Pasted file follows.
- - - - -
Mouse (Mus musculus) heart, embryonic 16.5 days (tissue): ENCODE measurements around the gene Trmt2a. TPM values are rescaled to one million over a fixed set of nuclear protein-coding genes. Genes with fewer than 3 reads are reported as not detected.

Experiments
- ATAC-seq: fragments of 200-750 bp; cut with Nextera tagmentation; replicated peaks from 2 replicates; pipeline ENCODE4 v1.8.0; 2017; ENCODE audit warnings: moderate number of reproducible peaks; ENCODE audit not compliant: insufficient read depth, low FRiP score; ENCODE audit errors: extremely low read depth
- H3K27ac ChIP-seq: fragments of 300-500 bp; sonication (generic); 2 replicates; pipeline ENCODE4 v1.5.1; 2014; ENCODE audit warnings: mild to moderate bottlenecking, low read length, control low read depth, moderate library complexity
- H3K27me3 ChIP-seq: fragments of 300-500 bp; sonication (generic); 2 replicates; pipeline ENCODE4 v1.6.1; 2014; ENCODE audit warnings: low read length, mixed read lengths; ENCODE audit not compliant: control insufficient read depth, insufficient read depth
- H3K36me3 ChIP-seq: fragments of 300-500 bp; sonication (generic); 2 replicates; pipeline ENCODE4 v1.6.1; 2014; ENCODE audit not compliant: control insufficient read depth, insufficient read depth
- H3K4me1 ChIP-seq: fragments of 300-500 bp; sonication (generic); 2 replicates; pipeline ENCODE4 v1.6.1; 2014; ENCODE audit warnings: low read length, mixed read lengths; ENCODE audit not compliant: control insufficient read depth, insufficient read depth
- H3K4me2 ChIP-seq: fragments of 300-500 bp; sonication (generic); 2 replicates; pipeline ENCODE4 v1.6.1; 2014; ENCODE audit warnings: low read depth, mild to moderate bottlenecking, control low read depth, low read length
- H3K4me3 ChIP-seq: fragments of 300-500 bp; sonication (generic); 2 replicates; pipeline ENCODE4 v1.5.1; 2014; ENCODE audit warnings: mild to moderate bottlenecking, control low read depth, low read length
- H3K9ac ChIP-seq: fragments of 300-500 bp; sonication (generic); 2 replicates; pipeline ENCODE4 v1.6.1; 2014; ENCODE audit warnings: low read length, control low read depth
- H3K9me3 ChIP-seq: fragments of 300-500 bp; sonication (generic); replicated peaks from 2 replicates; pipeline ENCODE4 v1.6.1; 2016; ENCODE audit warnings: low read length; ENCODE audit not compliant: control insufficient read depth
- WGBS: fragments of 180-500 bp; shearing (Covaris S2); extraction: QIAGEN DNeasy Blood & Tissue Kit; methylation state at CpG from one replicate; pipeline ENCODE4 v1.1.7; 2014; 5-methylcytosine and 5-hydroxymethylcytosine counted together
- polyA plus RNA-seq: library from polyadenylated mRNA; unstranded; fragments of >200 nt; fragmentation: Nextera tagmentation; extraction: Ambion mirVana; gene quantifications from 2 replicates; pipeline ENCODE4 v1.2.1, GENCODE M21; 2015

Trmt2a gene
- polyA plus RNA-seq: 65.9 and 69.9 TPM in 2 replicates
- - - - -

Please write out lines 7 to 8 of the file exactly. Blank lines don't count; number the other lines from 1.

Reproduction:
- H3K4me1 ChIP-seq: fragments of 300-500 bp; sonication (generic); 2 replicates; pipeline ENCODE4 v1.6.1; 2014; ENCODE audit warnings: low read length, mixed read lengths; ENCODE audit not compliant: control insufficient read depth, insufficient read depth
- H3K4me2 ChIP-seq: fragments of 300-500 bp; sonication (generic); 2 replicates; pipeline ENCODE4 v1.6.1; 2014; ENCODE audit warnings: low read depth, mild to moderate bottlenecking, control low read depth, low read length